Thu | Jan 20, 2022
Women of Distinction

Dedication to social justice and the pen – Una Maud Marson

Published:Sunday | March 21, 2021 | 2:41 PMLennox Aldred/Gleaner Writer
Una Maud Marson

Una Maud Marson’s love for literature and her determination to fight social injustice have made her name one of the most recognisable among the many great women who found ways of contributing to the more egalitarian societies we live in today.

She was known for having numerous idiosyncrasies but her fervour for Literature was unquestionable.

She was born on the 6th of February 1905 in Santa Cruz, St Elizabeth to a Baptist pastor, Reverend Solomon Isaac Marson and his wife Ada Wilhelmina Mullings-Marson. She was the youngest daughter of her parents and attended Hampton High School, a conventional boarding school for girls in Malvern, St Elizabeth. Although she resided in Jamaica, a proclivity for travel would eventually take her to England and the United States of America.

Marson, outside of brilliant writer, was often involved in social work, feminism, broadcasting and drama production. She was fearless as a writer, addressing contentious issues regarding racism, nationalism, social and economic welfare, and gender discrimination.

By 1933 when Marson first left Jamaica, she had already made a name for herself among the best writers of her generation. She began as a secretary at The Daily Gleaner but quickly transitioned to its editorial staff by the early 1920s. But that wasn’t enough for her and she soon established her own monthly magazine, The Cosmopolitan. In so doing, Marson became the first female publisher in Jamaica’s history. The Cosmopolitan was a wonderful platform for espousing the many gender issues of the day.

As a writer, she had produced numerous articles in a short period of time, 1929-1931. She also wrote two volumes of poems, ‘Heights and Depths’ 1931 and ‘Tropic Reveries’ 1930. She wrote and staged a play, ‘At What Price’, which was the first to be written and staged in Jamaica by a woman.

Her work, just as her articles in the Cosmopolitan, articulated her thoughts on a myriad of issues such as the empowerment of women, love and nature. When Marson went to England in 1933, she jumped right into activism, charging headlong into fights equality for blacks and women.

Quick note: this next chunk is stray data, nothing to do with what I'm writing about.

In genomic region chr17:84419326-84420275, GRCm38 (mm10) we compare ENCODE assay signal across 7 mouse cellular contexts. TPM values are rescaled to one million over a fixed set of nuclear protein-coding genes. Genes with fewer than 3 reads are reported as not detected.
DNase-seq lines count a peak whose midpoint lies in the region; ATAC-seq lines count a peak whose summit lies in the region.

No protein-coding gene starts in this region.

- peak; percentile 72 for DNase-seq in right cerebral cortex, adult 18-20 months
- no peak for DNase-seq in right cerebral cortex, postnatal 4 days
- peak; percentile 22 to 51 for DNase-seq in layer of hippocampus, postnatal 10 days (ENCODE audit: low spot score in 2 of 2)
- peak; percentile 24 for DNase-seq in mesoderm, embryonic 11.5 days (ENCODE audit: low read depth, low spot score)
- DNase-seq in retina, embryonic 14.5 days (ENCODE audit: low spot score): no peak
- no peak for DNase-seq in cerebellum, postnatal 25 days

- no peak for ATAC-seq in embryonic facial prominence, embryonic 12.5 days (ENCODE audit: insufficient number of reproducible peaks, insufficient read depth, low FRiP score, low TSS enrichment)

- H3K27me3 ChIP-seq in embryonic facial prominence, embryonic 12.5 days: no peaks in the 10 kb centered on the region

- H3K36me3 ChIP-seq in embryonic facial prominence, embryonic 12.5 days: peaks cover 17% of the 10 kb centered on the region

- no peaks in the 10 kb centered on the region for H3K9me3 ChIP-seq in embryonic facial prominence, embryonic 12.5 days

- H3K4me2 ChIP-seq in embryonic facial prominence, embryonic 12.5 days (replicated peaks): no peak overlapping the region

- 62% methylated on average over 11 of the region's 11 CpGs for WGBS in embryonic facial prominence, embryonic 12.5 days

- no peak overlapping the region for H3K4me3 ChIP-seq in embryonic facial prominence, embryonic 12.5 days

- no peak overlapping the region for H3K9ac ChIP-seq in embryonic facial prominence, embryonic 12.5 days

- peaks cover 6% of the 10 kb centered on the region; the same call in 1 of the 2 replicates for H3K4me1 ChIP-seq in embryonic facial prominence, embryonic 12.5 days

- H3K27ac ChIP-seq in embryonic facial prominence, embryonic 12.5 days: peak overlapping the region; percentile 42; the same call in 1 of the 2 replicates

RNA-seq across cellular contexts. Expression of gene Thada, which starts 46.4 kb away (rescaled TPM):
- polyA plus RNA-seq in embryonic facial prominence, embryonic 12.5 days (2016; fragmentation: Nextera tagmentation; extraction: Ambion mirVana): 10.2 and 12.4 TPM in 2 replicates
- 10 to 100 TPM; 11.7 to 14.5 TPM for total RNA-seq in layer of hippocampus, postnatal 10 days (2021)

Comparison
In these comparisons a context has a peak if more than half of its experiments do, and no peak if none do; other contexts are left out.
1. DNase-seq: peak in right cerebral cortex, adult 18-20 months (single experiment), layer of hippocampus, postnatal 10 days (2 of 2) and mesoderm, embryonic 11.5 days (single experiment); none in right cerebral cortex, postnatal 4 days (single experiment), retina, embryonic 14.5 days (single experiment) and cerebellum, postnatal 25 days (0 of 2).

She became secretary to the League of Coloured Peoples in London (a civil rights organisation established to fight racial inequality faced by blacks), temporary collaborator with the League of Nations based in Geneva, Switzerland, and a delegate to the 12th Congress of the International Alliance of Women in Istanbul, Turkey. She also became a part of the staff of the Ethiopian Legation in 1936.

On a return to England in 1938, Marson began working at the British Broadcasting Corporation (BBC) and was the first black female broadcaster to work there. After the end of World War II, Marson again yearned for home, returning in 1949.

Returning to The Gleaner Company, she took a post as organising secretary but also served as general editor of the Pioneer Press.

But Marson needed to scratch her itch for travel, this time heading to The United States. She lived in Washington for almost a decade and continued to write; there she developed a new interest, that is, writing for children. To improve her writing, she attended the George Washington University Workshop which specialised in a course of writing for children and the Catholic University Drama School. Miss Marson visited Jamaica twice during 1960 and returned for residence in 1961.

She went back to serving as an executive secretary at the Jamaica Save the Children Fund. She continued travelling to other countries to work on different projects, but her health was failing, undermining her work output.

In 1965, she received a grant from the British Research Council to conduct a study on the social development of Jamaica. The findings were to be incorporated into a semi-autobiography she had started working on. However, in March of the same year, while on assignment in Haifa, Israel, she became ill and decided to return to Jamaica.

On returning, Una Marson was admitted to the St Joseph's Hospital, Kingston and died there on the 5th of May 1965. She was buried on the 10th of May at the Half-Way Tree Parish Cemetery.